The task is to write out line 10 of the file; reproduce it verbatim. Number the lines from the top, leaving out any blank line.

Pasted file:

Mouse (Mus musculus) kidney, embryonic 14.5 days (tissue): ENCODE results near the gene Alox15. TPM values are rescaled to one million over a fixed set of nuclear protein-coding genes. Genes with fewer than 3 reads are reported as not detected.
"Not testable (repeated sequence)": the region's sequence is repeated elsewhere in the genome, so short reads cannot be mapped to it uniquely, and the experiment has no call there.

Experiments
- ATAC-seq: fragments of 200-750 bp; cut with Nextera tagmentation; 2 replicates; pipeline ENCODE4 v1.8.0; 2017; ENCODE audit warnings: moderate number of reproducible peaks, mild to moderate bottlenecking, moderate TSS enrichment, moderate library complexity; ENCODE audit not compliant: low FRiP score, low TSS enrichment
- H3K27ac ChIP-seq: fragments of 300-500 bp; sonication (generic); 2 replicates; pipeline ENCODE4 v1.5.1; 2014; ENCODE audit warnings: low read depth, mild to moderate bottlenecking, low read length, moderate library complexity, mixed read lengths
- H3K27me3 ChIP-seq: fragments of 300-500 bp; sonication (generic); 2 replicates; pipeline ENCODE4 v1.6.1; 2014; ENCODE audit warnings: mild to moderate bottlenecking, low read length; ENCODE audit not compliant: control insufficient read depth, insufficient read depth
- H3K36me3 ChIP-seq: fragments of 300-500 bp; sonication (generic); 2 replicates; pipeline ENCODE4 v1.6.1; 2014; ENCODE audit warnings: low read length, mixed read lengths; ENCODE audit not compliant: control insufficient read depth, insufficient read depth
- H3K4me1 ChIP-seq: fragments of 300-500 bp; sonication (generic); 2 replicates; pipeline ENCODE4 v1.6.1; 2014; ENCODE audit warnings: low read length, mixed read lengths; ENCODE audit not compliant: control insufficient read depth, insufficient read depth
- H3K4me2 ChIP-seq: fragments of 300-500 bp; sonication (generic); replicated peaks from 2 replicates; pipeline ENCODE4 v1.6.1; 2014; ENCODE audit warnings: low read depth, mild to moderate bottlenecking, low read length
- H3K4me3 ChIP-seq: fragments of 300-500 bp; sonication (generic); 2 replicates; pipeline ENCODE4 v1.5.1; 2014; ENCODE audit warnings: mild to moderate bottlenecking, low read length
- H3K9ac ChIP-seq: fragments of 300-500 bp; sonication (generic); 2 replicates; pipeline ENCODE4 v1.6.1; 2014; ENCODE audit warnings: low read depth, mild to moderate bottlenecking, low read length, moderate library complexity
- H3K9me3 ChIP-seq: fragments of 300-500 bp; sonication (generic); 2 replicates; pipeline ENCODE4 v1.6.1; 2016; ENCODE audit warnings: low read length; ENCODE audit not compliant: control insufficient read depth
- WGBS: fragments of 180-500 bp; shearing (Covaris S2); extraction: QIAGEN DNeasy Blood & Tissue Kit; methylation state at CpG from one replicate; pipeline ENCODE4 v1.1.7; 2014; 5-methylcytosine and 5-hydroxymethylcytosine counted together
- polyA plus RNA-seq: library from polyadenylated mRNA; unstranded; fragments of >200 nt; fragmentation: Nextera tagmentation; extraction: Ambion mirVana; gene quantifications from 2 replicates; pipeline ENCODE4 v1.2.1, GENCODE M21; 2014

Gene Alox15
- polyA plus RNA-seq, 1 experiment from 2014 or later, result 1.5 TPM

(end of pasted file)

- H3K4me3 ChIP-seq: fragments of 300-500 bp; sonication (generic); 2 replicates; pipeline ENCODE4 v1.5.1; 2014; ENCODE audit warnings: mild to moderate bottlenecking, low read length